In 2020, the Kingdom of Eswatini was celebrated as the only country globally to achieve and surpass the 2030 global HIV treatment targets. By 2019, 96% of all people living with HIV knew their HIV status; 98% of all people diagnosed with HIV infection were on antiretroviral therapy, and 97% of all people receiving antiretroviral therapy were virally suppressed. The country reduced new HIV infections by 66%, from 13,000 in 2010 to 4,500 in 2019.
Young people should be given proper knowledge on how to protect themselves from HIV. This involves the use of new technologies to break new ground on how best we can reach critical populations to provide HIV information on mobile devices and smartphones in a quest to address issues of stigma and misconceptions about HIV, as well as dealing with feelings of isolation that could lead to risky behaviours among the youth and adolescents.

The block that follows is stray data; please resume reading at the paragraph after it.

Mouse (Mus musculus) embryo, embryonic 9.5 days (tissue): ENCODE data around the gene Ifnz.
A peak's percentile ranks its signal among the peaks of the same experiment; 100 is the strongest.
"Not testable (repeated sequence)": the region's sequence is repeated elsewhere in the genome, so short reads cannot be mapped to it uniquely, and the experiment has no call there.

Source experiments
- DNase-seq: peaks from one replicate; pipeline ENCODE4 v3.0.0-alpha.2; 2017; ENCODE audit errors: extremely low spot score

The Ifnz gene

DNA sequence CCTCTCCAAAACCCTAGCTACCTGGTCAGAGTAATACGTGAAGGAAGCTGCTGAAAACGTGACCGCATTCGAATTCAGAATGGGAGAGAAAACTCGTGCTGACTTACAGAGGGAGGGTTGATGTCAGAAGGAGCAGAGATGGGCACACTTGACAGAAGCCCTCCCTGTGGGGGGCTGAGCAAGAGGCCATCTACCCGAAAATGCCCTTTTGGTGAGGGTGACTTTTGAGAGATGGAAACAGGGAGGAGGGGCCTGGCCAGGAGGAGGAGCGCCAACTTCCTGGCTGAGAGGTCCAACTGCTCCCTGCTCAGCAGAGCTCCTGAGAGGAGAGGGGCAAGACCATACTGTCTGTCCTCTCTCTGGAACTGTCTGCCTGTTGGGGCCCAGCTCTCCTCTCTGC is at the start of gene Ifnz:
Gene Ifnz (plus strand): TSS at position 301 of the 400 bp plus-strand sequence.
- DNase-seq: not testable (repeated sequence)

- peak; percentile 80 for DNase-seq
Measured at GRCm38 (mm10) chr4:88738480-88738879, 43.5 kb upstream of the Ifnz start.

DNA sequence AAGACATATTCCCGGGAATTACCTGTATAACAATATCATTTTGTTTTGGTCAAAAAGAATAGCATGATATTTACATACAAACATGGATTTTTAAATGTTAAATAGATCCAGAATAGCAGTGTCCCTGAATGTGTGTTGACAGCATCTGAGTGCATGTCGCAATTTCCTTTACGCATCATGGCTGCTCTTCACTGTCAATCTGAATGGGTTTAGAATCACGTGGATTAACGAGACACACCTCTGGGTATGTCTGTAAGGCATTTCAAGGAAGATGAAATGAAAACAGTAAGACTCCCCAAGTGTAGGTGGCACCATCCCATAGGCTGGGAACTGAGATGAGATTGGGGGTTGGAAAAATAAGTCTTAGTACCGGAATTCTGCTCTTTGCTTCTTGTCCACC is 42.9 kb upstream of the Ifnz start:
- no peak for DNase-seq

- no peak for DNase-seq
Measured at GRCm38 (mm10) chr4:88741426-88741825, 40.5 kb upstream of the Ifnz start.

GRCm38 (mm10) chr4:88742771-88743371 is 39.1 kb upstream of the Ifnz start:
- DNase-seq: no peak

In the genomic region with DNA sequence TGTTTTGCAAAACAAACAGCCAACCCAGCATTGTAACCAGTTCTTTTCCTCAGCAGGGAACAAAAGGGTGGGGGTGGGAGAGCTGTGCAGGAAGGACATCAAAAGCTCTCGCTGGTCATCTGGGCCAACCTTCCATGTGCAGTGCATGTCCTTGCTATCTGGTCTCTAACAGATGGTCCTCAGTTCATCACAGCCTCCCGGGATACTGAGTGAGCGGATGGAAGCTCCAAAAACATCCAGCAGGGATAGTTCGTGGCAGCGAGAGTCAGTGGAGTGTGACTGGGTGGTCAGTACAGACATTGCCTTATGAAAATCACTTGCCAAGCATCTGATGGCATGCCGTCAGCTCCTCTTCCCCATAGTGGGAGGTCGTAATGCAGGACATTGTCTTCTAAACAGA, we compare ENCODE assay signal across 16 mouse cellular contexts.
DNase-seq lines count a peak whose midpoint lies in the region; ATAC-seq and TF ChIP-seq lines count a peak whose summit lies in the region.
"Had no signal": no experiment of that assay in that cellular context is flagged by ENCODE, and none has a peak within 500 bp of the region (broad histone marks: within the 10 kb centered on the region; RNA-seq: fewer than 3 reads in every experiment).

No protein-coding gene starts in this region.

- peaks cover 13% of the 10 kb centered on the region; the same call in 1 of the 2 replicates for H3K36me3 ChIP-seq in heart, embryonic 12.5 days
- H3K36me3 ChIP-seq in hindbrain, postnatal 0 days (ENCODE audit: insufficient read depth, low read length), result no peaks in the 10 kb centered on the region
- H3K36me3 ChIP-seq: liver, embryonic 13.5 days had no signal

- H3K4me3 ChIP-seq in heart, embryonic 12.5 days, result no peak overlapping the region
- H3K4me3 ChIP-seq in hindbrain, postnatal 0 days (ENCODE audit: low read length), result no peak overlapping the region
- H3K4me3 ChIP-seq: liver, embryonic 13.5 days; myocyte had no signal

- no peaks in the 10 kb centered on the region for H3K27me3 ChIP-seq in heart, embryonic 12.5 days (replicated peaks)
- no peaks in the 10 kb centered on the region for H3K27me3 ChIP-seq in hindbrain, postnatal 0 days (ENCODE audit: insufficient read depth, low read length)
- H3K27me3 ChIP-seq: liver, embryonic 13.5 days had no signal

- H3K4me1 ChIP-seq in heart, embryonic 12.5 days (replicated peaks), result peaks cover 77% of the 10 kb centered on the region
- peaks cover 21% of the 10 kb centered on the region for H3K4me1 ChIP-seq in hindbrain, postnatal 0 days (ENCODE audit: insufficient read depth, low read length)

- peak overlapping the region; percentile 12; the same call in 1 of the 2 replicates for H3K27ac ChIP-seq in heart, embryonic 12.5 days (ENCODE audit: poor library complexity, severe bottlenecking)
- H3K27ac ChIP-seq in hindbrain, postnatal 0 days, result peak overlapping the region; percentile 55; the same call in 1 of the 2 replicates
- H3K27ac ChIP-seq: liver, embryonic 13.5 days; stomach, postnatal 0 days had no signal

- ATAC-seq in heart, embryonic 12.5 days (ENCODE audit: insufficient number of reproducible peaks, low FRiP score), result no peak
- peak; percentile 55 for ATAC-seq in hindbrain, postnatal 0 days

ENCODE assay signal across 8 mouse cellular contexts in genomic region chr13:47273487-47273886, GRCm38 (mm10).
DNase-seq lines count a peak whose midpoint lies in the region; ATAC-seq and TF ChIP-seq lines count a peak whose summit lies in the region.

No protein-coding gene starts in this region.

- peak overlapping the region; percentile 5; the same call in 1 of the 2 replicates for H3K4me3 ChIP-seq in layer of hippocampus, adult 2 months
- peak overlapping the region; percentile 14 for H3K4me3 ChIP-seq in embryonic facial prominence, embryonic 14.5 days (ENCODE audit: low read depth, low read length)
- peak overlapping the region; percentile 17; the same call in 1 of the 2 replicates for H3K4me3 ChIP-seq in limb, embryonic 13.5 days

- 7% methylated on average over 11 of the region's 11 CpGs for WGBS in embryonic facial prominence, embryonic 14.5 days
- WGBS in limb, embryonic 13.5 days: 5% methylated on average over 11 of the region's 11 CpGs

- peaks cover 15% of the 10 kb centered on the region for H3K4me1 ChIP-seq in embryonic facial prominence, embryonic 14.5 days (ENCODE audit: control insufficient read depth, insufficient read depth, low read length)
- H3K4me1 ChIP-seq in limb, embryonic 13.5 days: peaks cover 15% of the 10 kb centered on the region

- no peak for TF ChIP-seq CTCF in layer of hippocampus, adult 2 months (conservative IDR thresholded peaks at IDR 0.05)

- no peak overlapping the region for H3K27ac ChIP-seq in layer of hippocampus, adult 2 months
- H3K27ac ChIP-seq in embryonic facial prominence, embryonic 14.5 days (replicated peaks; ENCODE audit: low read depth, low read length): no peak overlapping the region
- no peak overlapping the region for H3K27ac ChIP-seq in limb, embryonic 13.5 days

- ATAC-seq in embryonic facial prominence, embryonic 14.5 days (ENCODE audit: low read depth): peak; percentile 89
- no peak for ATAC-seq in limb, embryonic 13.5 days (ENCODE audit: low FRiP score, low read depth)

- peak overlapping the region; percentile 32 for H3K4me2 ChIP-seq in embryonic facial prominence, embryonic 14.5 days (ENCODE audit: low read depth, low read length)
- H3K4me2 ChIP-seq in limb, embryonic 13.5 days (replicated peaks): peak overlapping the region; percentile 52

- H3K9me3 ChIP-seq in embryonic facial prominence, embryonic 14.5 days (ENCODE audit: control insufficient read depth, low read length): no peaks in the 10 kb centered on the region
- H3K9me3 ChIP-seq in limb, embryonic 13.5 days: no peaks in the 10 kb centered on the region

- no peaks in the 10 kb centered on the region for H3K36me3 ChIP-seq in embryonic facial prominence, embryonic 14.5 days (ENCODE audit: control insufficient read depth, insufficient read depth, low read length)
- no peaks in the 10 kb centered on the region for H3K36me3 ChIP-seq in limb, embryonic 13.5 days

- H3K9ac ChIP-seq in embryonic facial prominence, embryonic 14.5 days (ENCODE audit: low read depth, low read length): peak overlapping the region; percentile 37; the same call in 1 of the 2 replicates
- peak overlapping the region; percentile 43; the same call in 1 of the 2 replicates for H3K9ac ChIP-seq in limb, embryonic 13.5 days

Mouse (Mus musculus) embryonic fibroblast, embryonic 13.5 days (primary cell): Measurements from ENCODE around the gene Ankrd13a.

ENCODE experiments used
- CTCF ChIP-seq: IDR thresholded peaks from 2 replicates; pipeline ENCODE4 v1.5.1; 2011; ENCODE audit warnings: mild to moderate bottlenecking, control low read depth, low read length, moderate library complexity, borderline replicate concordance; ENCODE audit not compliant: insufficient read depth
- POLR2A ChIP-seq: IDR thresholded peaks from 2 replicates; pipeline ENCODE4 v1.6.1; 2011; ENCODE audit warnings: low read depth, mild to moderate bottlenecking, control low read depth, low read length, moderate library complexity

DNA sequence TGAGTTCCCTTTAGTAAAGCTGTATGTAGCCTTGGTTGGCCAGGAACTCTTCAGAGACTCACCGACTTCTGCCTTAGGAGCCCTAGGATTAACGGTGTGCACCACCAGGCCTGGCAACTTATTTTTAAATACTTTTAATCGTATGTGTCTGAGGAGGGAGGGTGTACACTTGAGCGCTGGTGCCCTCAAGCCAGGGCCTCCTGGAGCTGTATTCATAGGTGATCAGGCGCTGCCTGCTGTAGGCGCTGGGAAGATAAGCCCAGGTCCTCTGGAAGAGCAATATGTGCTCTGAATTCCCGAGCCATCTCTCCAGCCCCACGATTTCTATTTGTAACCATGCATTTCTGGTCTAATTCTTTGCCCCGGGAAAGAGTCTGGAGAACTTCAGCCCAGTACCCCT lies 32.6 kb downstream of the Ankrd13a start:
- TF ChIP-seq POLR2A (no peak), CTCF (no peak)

It can cause chronic infection and puts people at high risk of death from cirrhosis and liver cancer. A safe and effective vaccine that offers a 98-100% protection against hepatitis B is available. Preventing Hepatitis B infection averts the development of complications including the development of chronic disease and liver cancer. Vaccination is the best way to prevent Hepatitis B. The Hepatitis B vaccine is typically given as a series of 3 shots over a period of 6 months.
Furthermore, consequences of food insecurity such as weight loss, low Body Mass Index (BMI) have all been shown to predict opportunistic infections. Finally, lack of food may hinder optimal absorption of certain antiretroviral medications, which may, in turn, contribute to treatment failure. Despite these concerns, climate change policies do not often include any measures to intensify HIV treatment and prevention programmes.